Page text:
On September 2, 2010, Plaintiffs filed a Motion for Preliminary Injunction, arguing that Hill Top was J.E.'s pendent placement and that under the "stay put" provision of the IDEIA the District is responsible for continuing to pay for J.E.'s tuition at and transportation to Hill Top. (See Plf.s' Mot. for Prelim. Inj.) On September 16, 2010, the District responded that it should not be responsible for these costs. (See Def.'s Resp. to Mot. for Prelim. Inj.) On December 12, 2010, following a hearing, the Court granted Plaintiffs' motion and ordered the District to pay for J.E.'s tuition costs and transportation to Hill Top. (Doc. no. 18.)

On December 8, 2010 both parties filed motions for judgment on the administrative record. These motions as well as the filed responses and replies are currently before the Court.

III. DISCUSSION

Plaintiffs appeal the determination by Hearing Officer Culleton that the District's proposed IEP for J.E. for July 2009 was an appropriate placement for J.E.

A. The IDEIA

The purpose of the IDEIA is "to ensure that all children with disabilities have available to them a free appropriate public education." 20 U.S.C. § 1400(d)(1)(A). A free appropriate public enducation is "an educational instruction 'specially designed . . . to meet the unique needs of a child with a disability,' § 1401(29), coupled with any 'related services' that are 'required to assist a child with a disability to benefit from [that instruction],' § 1401(26)(A)." Winkelman v. Parma City Sch. Dist., 550 U.S. 516, 524 (2007) (omission and alteration in original); see generally 20 U.S.C. § 1401(9).

B. Providing an Appropriate IEP

The issue of whether an IEP is appropriate is a question of fact. S.H. v. State-Operated Sch. Dist. of Newark, 336 F.3d 260, 271 (3d Cir. 2003). When parents challenge the adequacy of a school's provision of a free and appropriate public education to a child, a reviewing court must: (1) consider whether the school district complied with the IDEIA's procedural requirements*fn2 and (2) determine whether the educational program was 'reasonably calculated to enable the child to receive educational benefits.'" Mary Courtney T. v. Sch. Dist. of Philadelphia, 575 F.3d 235, 249 (3rd. Cir. 2009) (quoting Bd. of Educ. v. Rowley, 458 U.S. 176, 189, 207 (1982)).

When determining whether a proposed IEP was reasonably calculated to enable a child to receive educational benefits, a court must determine the appropriateness of an IEP as of the time it was made. Susan N. v. Wilson Sch. Dist., 70 F.3d 751, 762 (3d Cir. 1995). The court should only use evidence acquired subsequently to the creation of an IEP to evaluate the reasonableness of the school district's decisions at the time that they were made. Id. There is no bright line rule for determining whether an IEP is appropriate. Rather, each case must be assessed on the basis of the particular facts which include the students' aptitudes, abilities, and needs. D.S. v. Bayonne Bd. of Educ., 602 F.3d 553, 566 (3d Cir. 2010).

Compliance with the IDEIA requires that a student's IEP be "reasonably calculated to enable the child to receive educational benefits." Rowley, 458 U.S. 176 at 206-07. Although a school district is required to provide a free and appropriate education to all disabled children, 20 U.S.C. § 1412, it is not required to provide the best possible education to maximize educational benefits. Rowley, 458 U.S. at 197 n.21; Polk v. Cent. Susquehanna Intermediate Unit 16, 853 F.2d 171, 178 (3d Cir. 1988). The IDEIA also does not require that a school district provide services "sufficient to maximize each child's potential 'commensurate with the opportunity provided to other children.'" Id. at 198.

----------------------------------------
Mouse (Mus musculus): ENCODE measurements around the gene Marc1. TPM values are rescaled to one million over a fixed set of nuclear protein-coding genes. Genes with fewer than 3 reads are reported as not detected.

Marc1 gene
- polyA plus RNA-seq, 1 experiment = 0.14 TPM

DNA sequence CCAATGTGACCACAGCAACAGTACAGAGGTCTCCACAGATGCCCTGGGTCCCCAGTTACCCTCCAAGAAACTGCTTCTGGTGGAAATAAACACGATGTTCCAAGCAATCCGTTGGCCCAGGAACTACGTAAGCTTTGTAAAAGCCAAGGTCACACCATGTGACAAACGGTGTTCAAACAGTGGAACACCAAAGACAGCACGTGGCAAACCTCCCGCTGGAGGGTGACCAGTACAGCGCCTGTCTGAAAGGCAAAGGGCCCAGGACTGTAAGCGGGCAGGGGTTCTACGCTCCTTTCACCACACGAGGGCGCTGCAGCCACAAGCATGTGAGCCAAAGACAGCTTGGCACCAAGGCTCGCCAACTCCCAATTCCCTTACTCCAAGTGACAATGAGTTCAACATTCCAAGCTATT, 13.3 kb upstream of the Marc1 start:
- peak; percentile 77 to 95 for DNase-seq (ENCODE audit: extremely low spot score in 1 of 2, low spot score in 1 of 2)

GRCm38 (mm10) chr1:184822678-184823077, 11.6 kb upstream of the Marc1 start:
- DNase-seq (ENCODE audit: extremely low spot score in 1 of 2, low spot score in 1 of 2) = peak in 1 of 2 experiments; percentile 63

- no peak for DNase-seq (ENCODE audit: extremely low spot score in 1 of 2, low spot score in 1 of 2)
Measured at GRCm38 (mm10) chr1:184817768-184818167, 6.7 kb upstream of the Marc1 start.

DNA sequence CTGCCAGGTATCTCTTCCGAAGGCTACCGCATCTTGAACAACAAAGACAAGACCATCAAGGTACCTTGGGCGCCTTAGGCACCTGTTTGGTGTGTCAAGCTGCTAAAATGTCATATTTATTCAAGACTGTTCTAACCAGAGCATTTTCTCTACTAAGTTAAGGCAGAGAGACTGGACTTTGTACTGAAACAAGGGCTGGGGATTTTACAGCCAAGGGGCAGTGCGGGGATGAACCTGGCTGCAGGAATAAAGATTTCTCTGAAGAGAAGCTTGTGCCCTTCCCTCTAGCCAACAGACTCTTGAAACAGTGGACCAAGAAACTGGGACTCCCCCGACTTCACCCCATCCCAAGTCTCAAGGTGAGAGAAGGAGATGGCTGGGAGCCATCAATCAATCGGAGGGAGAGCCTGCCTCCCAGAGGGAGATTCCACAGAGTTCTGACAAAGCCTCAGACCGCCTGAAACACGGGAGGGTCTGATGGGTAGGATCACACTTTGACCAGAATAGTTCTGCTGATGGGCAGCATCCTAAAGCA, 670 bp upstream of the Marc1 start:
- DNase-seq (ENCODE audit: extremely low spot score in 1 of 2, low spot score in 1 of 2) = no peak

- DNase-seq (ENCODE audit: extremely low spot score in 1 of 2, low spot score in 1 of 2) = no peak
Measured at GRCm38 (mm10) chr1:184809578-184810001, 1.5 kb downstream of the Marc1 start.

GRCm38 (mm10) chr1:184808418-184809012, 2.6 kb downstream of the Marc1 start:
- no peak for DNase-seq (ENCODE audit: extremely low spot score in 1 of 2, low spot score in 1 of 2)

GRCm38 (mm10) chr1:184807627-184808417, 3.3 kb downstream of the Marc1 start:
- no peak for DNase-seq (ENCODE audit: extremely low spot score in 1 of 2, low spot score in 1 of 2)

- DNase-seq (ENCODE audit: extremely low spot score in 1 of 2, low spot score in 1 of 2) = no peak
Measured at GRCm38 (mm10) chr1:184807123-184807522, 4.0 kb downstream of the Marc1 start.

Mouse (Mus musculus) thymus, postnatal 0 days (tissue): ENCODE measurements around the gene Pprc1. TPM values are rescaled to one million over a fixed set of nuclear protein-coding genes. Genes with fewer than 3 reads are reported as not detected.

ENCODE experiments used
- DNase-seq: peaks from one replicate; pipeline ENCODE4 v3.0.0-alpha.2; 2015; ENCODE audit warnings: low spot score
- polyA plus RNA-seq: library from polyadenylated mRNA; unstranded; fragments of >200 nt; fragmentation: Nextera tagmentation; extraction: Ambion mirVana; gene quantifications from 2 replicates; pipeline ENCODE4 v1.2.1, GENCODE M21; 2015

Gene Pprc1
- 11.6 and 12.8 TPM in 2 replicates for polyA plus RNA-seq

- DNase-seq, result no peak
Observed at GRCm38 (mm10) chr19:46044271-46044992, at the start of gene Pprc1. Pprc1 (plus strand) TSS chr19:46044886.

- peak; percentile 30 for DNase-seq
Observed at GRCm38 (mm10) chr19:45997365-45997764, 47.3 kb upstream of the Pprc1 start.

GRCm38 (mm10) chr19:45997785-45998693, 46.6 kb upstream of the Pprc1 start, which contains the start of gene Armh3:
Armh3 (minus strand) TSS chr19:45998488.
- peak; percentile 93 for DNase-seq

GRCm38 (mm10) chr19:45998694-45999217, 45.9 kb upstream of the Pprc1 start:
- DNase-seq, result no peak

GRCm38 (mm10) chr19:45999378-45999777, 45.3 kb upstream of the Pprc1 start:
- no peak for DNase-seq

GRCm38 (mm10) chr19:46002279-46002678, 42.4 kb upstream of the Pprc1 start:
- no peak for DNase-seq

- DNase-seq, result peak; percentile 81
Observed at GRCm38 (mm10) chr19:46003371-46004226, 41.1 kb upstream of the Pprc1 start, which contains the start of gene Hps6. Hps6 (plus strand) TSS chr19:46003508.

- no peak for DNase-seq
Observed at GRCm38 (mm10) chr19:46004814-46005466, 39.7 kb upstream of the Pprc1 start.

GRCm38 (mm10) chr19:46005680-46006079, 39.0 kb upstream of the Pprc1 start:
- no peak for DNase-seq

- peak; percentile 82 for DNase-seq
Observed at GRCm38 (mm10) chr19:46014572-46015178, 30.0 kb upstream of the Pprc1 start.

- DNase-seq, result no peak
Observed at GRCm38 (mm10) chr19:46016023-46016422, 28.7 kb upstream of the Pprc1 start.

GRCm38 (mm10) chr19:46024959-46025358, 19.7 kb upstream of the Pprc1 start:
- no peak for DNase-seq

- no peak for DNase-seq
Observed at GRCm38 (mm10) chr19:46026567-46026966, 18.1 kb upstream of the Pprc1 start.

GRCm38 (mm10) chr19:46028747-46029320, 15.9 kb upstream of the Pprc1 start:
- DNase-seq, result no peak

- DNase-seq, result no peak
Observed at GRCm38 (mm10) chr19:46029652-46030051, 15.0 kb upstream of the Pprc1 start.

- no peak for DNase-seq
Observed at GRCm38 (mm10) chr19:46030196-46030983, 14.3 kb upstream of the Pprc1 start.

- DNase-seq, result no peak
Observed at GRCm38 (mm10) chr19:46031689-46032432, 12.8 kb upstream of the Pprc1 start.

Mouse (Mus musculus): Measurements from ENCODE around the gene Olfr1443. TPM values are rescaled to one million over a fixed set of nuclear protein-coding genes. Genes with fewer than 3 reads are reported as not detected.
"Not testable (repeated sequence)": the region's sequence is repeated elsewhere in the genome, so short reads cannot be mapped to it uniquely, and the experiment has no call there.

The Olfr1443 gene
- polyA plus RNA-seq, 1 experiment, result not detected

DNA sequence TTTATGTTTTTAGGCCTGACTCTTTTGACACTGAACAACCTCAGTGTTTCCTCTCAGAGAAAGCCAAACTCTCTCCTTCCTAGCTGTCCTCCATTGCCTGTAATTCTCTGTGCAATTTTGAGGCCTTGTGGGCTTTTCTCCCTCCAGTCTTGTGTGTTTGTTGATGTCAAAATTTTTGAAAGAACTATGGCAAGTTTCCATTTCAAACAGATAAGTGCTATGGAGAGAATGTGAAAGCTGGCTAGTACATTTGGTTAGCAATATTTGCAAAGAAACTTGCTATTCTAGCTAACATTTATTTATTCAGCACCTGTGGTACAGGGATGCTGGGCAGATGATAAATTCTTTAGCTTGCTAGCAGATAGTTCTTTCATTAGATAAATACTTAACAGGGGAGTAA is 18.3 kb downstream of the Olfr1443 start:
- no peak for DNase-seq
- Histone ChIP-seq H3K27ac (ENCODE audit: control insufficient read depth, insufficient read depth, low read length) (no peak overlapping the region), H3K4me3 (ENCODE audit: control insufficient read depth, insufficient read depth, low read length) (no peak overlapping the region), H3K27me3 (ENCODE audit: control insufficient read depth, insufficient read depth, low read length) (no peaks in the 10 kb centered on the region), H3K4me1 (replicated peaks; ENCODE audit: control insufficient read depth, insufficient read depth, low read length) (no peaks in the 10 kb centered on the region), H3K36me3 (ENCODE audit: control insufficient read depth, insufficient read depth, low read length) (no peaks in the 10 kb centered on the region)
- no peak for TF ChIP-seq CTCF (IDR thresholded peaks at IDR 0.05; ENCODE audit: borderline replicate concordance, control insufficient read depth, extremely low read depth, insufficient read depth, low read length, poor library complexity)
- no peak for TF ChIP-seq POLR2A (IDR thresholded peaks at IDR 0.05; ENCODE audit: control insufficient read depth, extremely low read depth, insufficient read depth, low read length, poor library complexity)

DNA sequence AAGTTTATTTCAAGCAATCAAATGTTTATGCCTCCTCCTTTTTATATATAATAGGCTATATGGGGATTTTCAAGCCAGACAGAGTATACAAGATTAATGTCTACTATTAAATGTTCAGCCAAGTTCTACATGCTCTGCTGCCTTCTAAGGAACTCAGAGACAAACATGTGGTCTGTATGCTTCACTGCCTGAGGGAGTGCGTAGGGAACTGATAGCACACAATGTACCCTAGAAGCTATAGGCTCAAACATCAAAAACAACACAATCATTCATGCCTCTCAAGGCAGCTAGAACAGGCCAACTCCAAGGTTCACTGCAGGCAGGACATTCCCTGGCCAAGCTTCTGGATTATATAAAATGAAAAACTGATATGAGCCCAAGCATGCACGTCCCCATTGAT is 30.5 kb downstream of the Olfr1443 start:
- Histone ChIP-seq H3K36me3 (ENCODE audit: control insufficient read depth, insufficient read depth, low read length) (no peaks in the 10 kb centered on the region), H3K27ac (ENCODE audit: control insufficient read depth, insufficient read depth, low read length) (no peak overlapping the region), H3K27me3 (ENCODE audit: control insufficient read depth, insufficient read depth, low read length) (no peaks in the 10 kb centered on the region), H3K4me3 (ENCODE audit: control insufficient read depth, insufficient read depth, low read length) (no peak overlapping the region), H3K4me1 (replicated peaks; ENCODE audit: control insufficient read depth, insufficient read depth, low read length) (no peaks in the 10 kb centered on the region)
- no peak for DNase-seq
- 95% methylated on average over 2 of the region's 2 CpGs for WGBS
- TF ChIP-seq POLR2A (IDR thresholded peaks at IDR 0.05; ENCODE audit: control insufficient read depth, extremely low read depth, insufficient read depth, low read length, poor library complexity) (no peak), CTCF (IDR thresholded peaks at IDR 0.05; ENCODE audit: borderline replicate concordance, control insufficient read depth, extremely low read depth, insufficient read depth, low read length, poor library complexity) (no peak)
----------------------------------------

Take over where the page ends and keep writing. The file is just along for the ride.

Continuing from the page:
Parents do not have a right to compel a school district to provide a specific program or employ a specific methodology in educating a student. See Rowley, 458 U.S. at 199 (stating that a free appropriate public education does not require "the furnishing of every special service necessary to maximize each handicapped child's potential."). Nor is a school district required to provide each disabled child an equal educational opportunity commensurate with the opportunities provided other children. Id. at 198; cf. Ridgewood Bd. of Educ. v. N.E., 172 F.3d 238, 247 (3d Cir. 1999) (IDEIA requires no more than a "meaningful benefit," which "must be gauged in relation to the child's potential." (quoting Polk, 853 F.2d at 185)).

When the parents believe a child's IEP does not provide a free appropriate public education as required by the IDEA, they may request a due process hearing or a mediation session. See 20 U.S.C. § 1415(e)-(g). The party challenging the IEP bears the burden of establishing its inadequacy. Schaffer v. Weast, 546 U.S. 49, 62 (2005).

C. Tuition Reimbursement

In Burlington School Committee v. Department of Education of Massachusetts, the Supreme Court held that section 1415(i)(2)(C)(iii)'s grant of authority includes "the power to order school authorities to reimburse parents for their expenditures on private special education services if the court ultimately determines that such placement, rather than a proposed IEP, is proper under the Act." 471 U.S. 359, 369 (1985). The Court reasoned that, given the length of time required to complete the judicial review process, parents who disagree with a school's proposed IEP face the choice of continuing in public school with the deficient IEP or paying for more appropriate schooling. The Court concluded that mandating that participating States provide a free appropriate public education for every student, Congress could not have intended to require parents either to accept an inadequate public-school education pending adjudication of their claim or bear the cost of a private education if the court ultimately determined that the private placement was proper under the Act. Id. at 370.